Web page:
“Some content has no basis whatsoever,” it said in response to criticism from conservationists that habitats of rare animals had been destroyed.
The city of Fürstenfeldbruck protests against the open letter from the city council and nature conservation officer Thomas Brückner, Elisabeth Lang from the local board of the Federal Nature Conservation Association and Michael Heimrath, the deputy chairman of the district fishing association. They had complained that the work that had already been done had destroyed the habitats of rare animals, some of which were threatened with extinction.
Some of the content of the letter lacked any basis, according to the letter from the city. With regard to the rough grading, which must be carried out in compliance with the species protection measures, there was an on-site meeting with the lower nature conservation authority of the district office (UNB), representatives of the city, an expert from the landscape architects office Terrabiota and the company Kiesgrubenrekultivierung Oberbayern (KRO).
According to the inspection, the clearing of the “inferior secondary trees” had begun. On request, a site inspection was carried out on February 9th, in which the three mayors, heads of departments and expert employees of the administration and representatives of the company KRO took part. The work to be carried out was explained.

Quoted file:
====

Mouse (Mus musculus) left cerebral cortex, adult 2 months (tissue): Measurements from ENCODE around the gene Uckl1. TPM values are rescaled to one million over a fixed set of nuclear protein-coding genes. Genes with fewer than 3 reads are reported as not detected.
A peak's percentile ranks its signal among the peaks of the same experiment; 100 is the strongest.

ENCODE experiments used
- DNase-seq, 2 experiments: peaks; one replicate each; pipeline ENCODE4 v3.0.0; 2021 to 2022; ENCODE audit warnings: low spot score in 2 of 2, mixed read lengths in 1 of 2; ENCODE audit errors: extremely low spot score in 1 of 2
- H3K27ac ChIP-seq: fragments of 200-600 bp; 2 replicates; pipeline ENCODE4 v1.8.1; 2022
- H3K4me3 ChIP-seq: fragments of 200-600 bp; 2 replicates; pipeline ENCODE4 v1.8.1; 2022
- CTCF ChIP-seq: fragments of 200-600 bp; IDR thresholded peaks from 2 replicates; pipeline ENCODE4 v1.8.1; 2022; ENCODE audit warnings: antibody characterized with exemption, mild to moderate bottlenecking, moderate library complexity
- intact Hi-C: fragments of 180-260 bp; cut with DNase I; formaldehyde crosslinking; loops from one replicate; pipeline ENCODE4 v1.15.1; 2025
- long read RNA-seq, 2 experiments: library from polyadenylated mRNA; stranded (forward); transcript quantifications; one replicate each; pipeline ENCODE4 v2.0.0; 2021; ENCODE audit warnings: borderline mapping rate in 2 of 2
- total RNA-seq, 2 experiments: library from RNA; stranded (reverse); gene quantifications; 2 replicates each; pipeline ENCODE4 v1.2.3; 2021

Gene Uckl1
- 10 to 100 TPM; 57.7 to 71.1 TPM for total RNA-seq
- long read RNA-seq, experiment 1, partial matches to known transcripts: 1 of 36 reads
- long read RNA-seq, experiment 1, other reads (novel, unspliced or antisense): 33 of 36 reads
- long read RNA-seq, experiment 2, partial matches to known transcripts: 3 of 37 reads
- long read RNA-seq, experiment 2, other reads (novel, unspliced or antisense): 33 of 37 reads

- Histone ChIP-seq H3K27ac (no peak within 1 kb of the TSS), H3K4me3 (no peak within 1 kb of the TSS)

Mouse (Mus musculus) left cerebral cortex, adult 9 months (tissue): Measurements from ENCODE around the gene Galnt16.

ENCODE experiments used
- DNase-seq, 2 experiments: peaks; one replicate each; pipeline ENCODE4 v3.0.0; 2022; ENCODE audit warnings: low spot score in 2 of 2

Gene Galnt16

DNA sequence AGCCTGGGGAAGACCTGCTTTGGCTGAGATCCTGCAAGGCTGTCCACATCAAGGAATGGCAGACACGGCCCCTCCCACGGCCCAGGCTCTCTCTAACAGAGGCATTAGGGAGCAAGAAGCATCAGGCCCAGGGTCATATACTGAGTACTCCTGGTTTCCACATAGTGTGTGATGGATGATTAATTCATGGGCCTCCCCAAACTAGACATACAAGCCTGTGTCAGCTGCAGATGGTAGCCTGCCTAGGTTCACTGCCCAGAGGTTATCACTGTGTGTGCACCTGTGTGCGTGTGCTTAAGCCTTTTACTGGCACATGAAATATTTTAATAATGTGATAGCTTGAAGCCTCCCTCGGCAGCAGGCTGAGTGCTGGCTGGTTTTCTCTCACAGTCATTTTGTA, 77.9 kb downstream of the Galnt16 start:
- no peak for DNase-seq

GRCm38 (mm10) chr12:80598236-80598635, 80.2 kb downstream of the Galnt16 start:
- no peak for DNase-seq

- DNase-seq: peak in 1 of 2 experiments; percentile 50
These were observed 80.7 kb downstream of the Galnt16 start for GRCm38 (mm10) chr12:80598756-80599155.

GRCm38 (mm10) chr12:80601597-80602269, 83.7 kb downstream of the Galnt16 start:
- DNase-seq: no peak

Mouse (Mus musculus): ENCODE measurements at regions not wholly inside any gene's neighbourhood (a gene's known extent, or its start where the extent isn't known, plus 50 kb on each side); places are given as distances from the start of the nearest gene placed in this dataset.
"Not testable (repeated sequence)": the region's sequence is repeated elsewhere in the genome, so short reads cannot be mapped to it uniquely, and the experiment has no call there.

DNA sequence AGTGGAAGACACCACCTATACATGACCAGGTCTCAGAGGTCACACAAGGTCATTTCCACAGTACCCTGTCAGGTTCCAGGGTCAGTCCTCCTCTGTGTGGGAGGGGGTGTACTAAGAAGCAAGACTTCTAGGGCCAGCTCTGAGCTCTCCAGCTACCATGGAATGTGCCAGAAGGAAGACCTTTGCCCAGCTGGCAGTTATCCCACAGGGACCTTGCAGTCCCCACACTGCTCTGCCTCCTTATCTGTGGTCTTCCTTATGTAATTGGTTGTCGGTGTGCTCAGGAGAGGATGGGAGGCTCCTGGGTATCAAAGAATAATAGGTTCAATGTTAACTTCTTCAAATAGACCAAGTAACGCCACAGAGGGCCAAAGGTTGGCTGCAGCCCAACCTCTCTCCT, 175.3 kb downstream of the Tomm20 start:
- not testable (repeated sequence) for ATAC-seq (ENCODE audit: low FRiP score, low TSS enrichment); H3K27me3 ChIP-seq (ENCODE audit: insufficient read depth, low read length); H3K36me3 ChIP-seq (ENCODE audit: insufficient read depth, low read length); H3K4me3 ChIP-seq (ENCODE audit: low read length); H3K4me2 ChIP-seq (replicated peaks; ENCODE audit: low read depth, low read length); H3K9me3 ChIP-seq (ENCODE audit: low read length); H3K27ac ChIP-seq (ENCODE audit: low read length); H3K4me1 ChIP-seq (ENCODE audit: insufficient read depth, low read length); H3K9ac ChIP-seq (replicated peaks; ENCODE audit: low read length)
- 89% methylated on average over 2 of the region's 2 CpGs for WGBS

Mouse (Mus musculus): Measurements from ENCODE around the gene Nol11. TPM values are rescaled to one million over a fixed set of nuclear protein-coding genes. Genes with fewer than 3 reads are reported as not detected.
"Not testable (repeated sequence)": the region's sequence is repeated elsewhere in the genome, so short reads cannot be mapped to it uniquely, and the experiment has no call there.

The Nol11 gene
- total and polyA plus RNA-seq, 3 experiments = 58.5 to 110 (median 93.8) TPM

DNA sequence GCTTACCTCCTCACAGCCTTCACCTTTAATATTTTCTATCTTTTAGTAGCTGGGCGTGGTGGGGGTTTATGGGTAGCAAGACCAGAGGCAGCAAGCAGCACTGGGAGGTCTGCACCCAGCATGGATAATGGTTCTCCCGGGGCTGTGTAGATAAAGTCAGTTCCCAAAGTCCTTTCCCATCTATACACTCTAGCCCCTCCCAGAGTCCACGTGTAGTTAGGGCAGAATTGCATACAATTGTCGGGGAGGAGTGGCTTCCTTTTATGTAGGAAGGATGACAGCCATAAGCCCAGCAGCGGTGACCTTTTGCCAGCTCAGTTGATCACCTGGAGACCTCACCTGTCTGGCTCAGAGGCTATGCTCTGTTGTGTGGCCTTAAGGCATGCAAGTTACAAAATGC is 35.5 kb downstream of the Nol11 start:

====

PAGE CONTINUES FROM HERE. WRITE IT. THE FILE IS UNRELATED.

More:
A mound of earth should be left to nature
According to the city, the large-scale clearing work on the entire site that Brückner complained about is limited to the area agreed and contractually agreed during the inspection with the UNB on December 1st. Contrary to the existing plans, at the request of the city, the KRO company decided not to remove the earthen wall on the local connecting road and thus left it to nature.
Neither the property owner nor the city leaders can be accused of the fact that dog owners illegally enter someone else’s premises. The city leadership is in contact with the company KRO, both are interested in the fact that the “Pucher Meer II” can later be used by mutual agreement for people and animals.